extracting ap3g1-k9w7-mx.153-3.JF5/html/level/15/navEventLog.html (1283 bytes)
extracting ap3g1-k9w7-mx.153-3.JF5/html/level/15/content41.css (10497 bytes)
extracting ap3g1-k9w7-mx.153-3.JF5/html/level/15/logout.html (2782 bytes)
extracting ap3g1-k9w7-mx.153-3.JF5/html/level/15/ap_def_spec_information.shtml.gz (2190 bytes)
extracting ap3g1-k9w7-mx.153-3.JF5/html/level/15/ap_guest_list.shtml.gz (2556 bytes)
extracting ap3g1-k9w7-mx.153-3.JF5/html/level/15/ap_guest_login.shtml.gz (1523 bytes)
extracting ap3g1-k9w7-mx.153-3.JF5/html/level/15/ap_guest_new.shtml.gz (4293 bytes)
extracting ap3g1-k9w7-mx.153-3.JF5/html/level/15/frameguest.html (617 bytes)
extracting ap3g1-k9w7-mx.153-3.JF5/html/level/15/navguest.html (1605 bytes)
extracting ap3g1-k9w7-mx.153-3.JF5/html/level/15/ap_webauth.shtml.gz (4207 bytes)
extracting ap3g1-k9w7-mx.153-3.JF5/html/level/15/def_wpa_psk-security.shtml.gz (1859 bytes)
extracting ap3g1-k9w7-mx.153-3.JF5/html/level/15/cna_upgrade.htm (5895 bytes)
extracting ap3g1-k9w7-mx.153-3.JF5/html/level/15/ap_sec_ap-client-dot11u.shtml.gz (11397 bytes)
extracting ap3g1-k9w7-mx.153-3.JF5/html/level/15/ap_system-sw_upgrade_poll.htm (234 bytes)
extracting ap3g1-k9w7-mx.153-3.JF5/html/level/15/ap_system-sw_upgrade_poll.shtml (3596 bytes)
extracting ap3g1-k9w7-mx.153-3.JF5/html/level/15/ap_system-sw_sysconfig.shtml.gz (7503 bytes)
extracting ap3g1-k9w7-mx.153-3.JF5/html/level/15/ap_stationview-client.shtml.gz (5592 bytes)
extracting ap3g1-k9w7-mx.153-3.JF5/html/level/15/ap_contextmgr_ap.shtml.gz (4784 bytes)!
extracting ap3g1-k9w7-mx.153-3.JF5/html/level/15/ap_contextmgr_scm.shtml.gz (5304 bytes)
extracting ap3g1-k9w7-mx.153-3.JF5/html/level/15/ap_contextmgr_scm-groups.shtml.gz (7600 bytes)
extracting ap3g1-k9w7-mx.153-3.JF5/html/level/15/ap_contextmgr_scm_summary.shtml.gz (5205 bytes)
extracting ap3g1-k9w7-mx.153-3.JF5/ap3g1-k9w7-xx.153-3.JF5 (8257251 bytes)!.!.!!!.!!!.!!!!!!!!!!!.!!!!!!!!!!!!!!!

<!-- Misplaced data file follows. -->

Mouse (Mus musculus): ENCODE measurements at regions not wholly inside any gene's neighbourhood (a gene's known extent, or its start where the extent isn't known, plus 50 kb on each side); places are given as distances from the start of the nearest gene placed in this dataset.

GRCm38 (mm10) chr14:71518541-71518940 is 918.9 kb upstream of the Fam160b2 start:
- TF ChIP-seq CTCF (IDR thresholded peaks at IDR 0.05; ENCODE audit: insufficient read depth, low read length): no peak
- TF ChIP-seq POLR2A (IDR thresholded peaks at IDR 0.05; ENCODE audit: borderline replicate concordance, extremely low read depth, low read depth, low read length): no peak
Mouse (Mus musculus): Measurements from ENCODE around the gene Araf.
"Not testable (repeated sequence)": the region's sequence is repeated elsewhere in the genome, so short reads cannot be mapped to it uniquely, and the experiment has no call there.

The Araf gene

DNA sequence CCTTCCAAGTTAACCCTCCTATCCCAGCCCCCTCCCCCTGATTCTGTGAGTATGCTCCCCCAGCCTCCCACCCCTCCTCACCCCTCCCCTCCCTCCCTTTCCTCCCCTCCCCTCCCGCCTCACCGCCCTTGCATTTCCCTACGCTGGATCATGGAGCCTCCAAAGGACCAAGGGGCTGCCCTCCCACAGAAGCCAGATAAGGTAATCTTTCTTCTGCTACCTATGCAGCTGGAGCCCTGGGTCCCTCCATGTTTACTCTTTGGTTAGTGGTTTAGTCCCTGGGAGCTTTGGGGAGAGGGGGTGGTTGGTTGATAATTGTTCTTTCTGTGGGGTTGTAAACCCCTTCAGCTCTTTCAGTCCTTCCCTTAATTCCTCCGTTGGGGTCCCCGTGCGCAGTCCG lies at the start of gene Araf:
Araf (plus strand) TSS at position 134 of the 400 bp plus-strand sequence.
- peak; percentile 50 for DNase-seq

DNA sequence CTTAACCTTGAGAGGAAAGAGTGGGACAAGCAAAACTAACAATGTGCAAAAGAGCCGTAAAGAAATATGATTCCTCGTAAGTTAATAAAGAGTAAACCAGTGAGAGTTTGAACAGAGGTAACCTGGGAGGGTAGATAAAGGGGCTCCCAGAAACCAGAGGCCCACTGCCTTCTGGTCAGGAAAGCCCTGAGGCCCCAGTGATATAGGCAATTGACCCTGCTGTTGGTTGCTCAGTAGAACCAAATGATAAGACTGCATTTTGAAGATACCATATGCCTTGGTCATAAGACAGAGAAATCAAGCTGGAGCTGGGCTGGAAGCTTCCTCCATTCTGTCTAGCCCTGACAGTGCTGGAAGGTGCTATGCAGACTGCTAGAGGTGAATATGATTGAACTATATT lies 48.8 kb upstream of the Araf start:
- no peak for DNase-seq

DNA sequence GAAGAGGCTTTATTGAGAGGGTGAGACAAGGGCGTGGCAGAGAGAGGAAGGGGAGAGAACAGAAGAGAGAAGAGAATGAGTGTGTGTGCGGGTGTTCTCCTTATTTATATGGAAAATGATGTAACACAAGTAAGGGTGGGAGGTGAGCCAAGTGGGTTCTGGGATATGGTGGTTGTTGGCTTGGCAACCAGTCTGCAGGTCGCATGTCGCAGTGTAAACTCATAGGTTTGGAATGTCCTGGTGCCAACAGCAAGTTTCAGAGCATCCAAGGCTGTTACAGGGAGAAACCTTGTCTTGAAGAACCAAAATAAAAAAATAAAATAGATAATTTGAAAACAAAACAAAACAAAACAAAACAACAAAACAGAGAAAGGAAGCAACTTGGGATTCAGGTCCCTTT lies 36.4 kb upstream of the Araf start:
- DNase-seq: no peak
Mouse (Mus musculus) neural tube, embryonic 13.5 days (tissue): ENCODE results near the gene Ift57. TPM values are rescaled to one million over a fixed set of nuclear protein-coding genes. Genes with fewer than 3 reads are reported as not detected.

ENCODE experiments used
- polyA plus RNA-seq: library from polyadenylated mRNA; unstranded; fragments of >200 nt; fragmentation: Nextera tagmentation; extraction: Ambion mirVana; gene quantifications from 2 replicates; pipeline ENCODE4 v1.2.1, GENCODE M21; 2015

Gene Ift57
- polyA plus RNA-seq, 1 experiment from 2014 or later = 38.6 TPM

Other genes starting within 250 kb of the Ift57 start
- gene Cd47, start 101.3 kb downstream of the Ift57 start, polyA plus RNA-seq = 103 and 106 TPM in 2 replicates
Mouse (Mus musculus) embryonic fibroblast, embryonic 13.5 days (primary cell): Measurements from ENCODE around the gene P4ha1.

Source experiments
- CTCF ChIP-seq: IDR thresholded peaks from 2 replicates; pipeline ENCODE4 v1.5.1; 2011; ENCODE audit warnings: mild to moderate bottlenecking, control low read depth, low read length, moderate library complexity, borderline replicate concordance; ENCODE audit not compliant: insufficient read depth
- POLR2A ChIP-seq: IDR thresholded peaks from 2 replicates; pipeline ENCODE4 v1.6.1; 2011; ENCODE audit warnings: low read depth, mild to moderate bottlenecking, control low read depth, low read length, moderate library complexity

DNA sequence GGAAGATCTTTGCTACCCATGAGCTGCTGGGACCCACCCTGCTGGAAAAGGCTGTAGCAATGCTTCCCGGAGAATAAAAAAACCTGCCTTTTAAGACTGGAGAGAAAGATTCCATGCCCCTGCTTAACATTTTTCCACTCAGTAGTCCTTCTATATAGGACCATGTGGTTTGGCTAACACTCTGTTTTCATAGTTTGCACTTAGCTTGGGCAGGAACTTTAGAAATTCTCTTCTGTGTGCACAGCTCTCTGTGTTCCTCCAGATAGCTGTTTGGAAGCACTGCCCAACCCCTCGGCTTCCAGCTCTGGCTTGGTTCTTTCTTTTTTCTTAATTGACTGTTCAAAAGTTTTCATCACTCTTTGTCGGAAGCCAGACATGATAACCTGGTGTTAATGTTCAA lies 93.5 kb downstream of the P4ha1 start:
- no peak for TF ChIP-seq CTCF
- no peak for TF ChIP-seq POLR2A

extracting ap3g1-k9w7-mx.153-3.JF5/8003.img (473393 bytes)!!
extracting ap3g1-k9w7-mx.153-3.JF5/D2.bin (11716 bytes)
extracting ap3g1-k9w7-mx.153-3.JF5/D5.bin (788 bytes)
extracting ap3g1-k9w7-mx.153-3.JF5/Z2.bin (10504 bytes)!
extracting ap3g1-k9w7-mx.153-3.JF5/Z5.bin (602 bytes)
extracting ap3g1-k9w7-mx.153-3.JF5/G2.bin (7272 bytes)
extracting ap3g1-k9w7-mx.153-3.JF5/G5.bin (768 bytes)
extracting ap3g1-k9w7-mx.153-3.JF5/info (281 bytes)
extracting ap3g1-k9w7-mx.153-3.JF5/file_hashes (32907 bytes)
extracting ap3g1-k9w7-mx.153-3.JF5/final_hash (141 bytes)
extracting ap3g1-k9w7-mx.153-3.JF5/final_hash.sig (512 bytes)
extracting ap3g1-k9w7-mx.153-3.JF5/img_sign_rel.cert (1375 bytes)
extracting ap3g1-k9w7-mx.153-3.JF5/img_sign_rel_sha2.cert (1371 bytes)
extracting info.ver (281 bytes)
[OK - 10772480 b
Writing out the event log to nvram...
ytes]

New software image installed in flash:/ap3g1-k9w7-mx.153-3.JF5
Configuring system to use new image...done.
Requested system reload in progress...
archive download: takes 227 seconds

In the terminal running the TFTP server, it now looks like:

$ sudo ./tftp-server -port 69
[sudo] password for james:
04:39:10 New Connection!
04:39:10 Handle Client!
04:39:10 Read Request: ap3g1-k9w7-tar.153-3.JF5.tar
04:39:10 Dialing out 192.168.101.140:58772
04:39:10 read request finished, with error:
04:39:10 unrecognized packet type
04:39:10 New Connection!
04:39:10 Handle Client!
04:39:10 Read Request: ap3g1-k9w7-tar.153-3.JF5.tar
04:39:10 Dialing out 192.168.101.140:55873
04:40:00 Retransmit
04:40:03 got ack(3278) but expected ack(3277)
04:40:05 Retransmit
04:40:55 Retransmit
04:41:52 Retransmit
04:41:54 got ack(14513) but expected ack(14512)
04:42:48 Retransmit
04:42:49 got ack(20914) but expected ack(20913)
04:42:53 Retransmit
04:42:55 done with transfer

I’m not quite sure if the Retransmit and ack(...) issues were bugs in the server, and similarly during the flashing there were a number of exclamation points seen. In any case, it seemed to complete successfully and reboot! We now see the startup messages now indicate:

Cisco IOS Software, C3500 Software (AP3G1-K9W7-M), Version 15.3(3)JF5, RELEASE SOFTWARE (fc2)

Which is the new version that we expected!


Configuration: